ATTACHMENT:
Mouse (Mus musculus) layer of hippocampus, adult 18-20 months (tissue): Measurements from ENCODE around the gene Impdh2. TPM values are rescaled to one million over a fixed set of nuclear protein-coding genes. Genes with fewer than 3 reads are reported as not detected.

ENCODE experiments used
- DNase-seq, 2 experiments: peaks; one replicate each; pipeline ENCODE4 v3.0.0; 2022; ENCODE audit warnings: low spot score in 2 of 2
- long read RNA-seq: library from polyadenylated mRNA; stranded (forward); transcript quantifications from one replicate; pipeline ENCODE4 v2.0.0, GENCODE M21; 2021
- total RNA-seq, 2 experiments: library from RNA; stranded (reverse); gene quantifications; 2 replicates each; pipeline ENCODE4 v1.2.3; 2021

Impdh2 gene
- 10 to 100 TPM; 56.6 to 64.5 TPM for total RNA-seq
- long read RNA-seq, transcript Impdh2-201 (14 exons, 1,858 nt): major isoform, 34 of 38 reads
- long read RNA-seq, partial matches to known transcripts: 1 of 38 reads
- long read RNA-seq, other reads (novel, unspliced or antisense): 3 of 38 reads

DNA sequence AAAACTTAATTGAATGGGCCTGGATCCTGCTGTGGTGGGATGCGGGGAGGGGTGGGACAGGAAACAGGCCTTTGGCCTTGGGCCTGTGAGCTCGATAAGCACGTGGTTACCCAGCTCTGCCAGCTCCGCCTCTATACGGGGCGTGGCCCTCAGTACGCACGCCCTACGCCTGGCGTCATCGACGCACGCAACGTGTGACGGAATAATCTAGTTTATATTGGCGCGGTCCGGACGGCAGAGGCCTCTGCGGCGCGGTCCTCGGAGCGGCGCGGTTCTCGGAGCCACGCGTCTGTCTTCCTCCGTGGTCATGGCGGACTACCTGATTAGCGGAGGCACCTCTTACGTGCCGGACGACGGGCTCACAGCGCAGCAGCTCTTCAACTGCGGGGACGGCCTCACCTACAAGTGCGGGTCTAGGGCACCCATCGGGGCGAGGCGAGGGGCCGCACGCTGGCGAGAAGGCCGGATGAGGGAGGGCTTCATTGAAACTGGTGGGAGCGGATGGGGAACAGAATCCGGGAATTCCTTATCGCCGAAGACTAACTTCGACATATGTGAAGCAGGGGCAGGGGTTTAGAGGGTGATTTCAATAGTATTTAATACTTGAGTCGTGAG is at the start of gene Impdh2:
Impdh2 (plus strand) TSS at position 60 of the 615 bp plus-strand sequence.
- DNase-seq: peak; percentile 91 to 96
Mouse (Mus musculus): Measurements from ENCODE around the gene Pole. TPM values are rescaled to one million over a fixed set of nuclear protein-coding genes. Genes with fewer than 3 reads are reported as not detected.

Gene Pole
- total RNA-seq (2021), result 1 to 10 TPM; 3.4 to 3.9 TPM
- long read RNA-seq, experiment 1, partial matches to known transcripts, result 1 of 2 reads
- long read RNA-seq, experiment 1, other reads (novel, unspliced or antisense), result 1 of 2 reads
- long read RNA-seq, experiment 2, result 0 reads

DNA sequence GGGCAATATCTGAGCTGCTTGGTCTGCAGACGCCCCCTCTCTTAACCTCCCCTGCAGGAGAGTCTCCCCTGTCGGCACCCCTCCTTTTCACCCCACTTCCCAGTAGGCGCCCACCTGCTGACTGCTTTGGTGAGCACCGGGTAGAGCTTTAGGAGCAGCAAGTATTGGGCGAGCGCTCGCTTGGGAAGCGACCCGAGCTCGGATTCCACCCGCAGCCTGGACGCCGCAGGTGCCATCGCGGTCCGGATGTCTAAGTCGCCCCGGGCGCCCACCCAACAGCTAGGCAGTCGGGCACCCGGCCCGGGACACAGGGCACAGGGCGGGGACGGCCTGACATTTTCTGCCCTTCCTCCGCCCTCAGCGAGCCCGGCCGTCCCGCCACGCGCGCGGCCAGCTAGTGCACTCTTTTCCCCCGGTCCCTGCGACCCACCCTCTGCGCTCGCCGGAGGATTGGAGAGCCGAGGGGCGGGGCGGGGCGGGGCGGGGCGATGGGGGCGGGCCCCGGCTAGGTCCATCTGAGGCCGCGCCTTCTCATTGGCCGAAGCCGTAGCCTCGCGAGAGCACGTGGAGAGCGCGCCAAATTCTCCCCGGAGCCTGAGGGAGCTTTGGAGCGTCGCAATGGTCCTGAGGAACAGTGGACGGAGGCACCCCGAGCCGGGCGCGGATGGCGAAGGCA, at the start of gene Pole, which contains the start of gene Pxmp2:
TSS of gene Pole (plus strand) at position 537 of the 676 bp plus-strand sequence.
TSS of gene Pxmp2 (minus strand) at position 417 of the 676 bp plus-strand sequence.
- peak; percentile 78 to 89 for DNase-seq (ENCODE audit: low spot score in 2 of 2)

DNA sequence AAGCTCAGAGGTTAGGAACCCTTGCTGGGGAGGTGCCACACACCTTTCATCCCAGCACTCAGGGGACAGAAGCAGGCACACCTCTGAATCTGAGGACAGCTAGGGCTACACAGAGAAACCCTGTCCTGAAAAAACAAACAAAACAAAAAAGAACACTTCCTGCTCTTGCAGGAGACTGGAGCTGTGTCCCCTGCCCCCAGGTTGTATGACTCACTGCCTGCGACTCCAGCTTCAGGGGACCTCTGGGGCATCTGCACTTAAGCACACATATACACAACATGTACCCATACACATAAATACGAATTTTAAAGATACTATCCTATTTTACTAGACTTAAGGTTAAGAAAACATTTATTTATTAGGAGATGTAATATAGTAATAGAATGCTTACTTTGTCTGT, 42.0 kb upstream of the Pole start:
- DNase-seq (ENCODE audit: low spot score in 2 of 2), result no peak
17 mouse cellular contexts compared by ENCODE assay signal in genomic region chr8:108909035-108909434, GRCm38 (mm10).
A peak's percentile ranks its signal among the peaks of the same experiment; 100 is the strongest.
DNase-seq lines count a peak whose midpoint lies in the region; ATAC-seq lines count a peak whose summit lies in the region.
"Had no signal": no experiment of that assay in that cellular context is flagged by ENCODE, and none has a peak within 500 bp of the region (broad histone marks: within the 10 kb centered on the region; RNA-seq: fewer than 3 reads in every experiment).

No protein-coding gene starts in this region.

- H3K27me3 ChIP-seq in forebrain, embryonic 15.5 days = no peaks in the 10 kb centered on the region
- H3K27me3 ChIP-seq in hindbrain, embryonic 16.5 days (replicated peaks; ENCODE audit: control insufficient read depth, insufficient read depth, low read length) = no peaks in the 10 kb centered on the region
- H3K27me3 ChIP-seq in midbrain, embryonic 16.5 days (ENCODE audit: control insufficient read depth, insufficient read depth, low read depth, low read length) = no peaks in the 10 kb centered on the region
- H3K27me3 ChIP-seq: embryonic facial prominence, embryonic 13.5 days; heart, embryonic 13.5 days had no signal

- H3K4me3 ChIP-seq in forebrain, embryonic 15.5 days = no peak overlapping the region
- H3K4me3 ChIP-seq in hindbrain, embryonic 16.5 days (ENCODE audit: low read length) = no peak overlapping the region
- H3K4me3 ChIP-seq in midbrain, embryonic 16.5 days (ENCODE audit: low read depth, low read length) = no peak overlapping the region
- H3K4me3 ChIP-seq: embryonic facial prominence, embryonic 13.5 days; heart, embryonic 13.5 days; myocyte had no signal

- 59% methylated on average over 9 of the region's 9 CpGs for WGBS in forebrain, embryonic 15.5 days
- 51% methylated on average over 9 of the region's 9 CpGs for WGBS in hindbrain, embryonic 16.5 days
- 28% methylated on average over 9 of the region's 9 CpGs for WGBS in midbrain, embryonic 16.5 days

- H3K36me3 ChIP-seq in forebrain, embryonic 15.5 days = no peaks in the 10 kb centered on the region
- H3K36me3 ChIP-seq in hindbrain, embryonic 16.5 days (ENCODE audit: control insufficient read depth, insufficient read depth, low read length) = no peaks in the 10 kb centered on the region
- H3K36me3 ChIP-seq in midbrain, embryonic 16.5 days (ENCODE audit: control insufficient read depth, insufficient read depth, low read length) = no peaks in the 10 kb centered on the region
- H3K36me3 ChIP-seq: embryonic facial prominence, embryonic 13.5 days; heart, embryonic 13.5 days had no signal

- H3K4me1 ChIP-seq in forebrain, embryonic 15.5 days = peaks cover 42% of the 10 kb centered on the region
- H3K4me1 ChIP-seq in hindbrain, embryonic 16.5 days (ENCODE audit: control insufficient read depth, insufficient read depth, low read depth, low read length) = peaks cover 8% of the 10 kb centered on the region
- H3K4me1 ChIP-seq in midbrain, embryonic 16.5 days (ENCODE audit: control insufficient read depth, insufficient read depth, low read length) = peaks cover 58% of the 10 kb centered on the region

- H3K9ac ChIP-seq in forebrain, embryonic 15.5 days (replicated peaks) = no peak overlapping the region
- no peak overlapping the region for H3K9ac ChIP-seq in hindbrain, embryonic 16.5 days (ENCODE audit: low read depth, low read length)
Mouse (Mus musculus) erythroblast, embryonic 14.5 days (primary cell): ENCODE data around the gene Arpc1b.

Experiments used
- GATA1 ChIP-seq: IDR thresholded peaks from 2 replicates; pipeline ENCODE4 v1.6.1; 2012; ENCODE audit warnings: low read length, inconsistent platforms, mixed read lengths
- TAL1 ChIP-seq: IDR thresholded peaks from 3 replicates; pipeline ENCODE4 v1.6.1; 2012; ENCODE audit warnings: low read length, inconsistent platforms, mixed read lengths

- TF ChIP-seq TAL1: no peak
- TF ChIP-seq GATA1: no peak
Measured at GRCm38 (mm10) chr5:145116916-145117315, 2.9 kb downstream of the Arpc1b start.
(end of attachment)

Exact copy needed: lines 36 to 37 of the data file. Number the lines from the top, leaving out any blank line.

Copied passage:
- H3K4me3 ChIP-seq in hindbrain, embryonic 16.5 days (ENCODE audit: low read length) = no peak overlapping the region
- H3K4me3 ChIP-seq in midbrain, embryonic 16.5 days (ENCODE audit: low read depth, low read length) = no peak overlapping the region